The CDC has said that universities and colleges can avoid masks if the school-wide population is vaccinated, but that in cases were not everyone is fully vaccinated, institutions should include masks as a prevention strategy to mitigate infections.

In Arizona, about 17.2 percent of people under 18 are vaccinated, a number driven lower by the large number of kids under 12 who cannot be vaccinated yet against COVID-19 pending FDA approval. Meanwhile, about 49 percent of those 20-34 are vaccinated in Arizona. 

ASU said that there are 23 known positive cases of COVID-19 among the 21,522 faculty and staff, an infection rate of about .011 percent. Among students, there are 56 known cases compared to the student body of 60,752. Since last week, the number of COVID-19 infections among faculty and staff has increased around 44 percent, while the infection rate of students has increased 65 percent.

Face-coverings will be required in "class-quarter environments where physical distancing may not be possible," ASU officials said. This includes all clinical programs and centers that serve the general public, including ASU Health Centers, Child Development Laboratory, and Counselor Training Center, both on and off-campus.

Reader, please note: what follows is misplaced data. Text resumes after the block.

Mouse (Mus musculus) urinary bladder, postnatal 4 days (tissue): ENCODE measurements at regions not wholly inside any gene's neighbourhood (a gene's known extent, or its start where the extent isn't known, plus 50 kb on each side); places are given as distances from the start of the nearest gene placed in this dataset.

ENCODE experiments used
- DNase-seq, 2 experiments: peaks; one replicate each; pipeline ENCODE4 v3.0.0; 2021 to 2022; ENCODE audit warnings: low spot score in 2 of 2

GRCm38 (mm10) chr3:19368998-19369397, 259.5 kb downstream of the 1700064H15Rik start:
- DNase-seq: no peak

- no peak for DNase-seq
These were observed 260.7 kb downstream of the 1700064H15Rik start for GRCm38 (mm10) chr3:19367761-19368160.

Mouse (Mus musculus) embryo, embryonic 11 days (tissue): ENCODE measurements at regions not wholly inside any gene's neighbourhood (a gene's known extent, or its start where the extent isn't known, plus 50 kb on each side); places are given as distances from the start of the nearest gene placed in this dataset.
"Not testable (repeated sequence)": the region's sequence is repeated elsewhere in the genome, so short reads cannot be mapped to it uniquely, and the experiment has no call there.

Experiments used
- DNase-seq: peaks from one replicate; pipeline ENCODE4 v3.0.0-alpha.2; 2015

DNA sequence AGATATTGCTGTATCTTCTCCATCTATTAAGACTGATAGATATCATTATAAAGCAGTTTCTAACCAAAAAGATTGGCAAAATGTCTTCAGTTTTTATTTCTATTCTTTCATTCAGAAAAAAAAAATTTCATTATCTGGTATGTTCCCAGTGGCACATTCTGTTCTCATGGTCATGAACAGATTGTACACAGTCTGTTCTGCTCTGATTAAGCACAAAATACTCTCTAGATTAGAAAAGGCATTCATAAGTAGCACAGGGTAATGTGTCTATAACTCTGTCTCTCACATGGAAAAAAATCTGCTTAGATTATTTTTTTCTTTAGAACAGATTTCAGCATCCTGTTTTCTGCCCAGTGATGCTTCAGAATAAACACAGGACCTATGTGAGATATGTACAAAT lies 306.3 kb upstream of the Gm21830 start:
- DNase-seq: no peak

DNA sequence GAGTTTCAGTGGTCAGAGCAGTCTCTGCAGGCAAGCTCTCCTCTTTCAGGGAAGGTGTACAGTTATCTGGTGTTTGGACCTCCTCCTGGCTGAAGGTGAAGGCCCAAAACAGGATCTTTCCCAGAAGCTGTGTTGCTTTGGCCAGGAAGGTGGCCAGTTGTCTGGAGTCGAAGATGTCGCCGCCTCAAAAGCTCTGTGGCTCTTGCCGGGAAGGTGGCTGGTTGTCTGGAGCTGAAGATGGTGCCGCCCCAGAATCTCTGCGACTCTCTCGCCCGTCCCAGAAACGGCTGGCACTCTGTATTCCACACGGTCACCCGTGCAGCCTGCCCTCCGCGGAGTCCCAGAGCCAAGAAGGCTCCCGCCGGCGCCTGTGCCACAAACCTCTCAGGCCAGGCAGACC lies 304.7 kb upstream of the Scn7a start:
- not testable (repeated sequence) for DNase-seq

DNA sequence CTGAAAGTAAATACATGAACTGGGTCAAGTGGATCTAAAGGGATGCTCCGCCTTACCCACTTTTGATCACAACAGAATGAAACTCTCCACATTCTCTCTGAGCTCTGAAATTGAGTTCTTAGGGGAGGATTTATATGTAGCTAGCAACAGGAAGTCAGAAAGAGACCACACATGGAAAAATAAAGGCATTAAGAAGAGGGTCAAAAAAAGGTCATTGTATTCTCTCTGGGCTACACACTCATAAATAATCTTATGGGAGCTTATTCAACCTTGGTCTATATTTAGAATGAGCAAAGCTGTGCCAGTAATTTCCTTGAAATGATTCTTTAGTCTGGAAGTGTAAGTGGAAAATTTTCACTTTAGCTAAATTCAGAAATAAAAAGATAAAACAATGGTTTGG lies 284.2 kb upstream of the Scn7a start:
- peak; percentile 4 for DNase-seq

Masks will also be required in meeting rooms, workshops, design or production studios, and other indoor settings where social distancing is not possible, the university said. "Additionally, consistent with CDC guidance, face covers may be required in some crowded outdoor settings or activities that involve sustained close contact with other people."

The university pushed for vaccinations, and said that ASU continues to provide free COVID-19 vaccines to students, faculty and staff. "Greater rates of vaccination are the best tool available to reduce the rate of transmission in the community, which could change the applicable face covering guidance," university officials wrote.

Meanwhile, GOP state legislators argued that local governments were usurping state laws by creating and enforcing mask mandates, and called such measures "illegal activity," and they called on Ducey to launch legal action against the districts and withhold federal dollars.

In a letter signed by 26 state legislators, all Republicans, pushed for Ducey to withhold federal funding from schools that are "non-compliant with the law," give money to parents who have students "trapped" in school districts that have mandates, and send a notice to parents explaining the "abundance of school choice options" under state law.

"It borders on anarchy and destabilizes the very foundation of our society to have local governments effectively refusing to comply with the law. It must not be allowed to stand. Any local government that willfully and intentionally flaunts state law must be held accountable," the state Republicans claimed.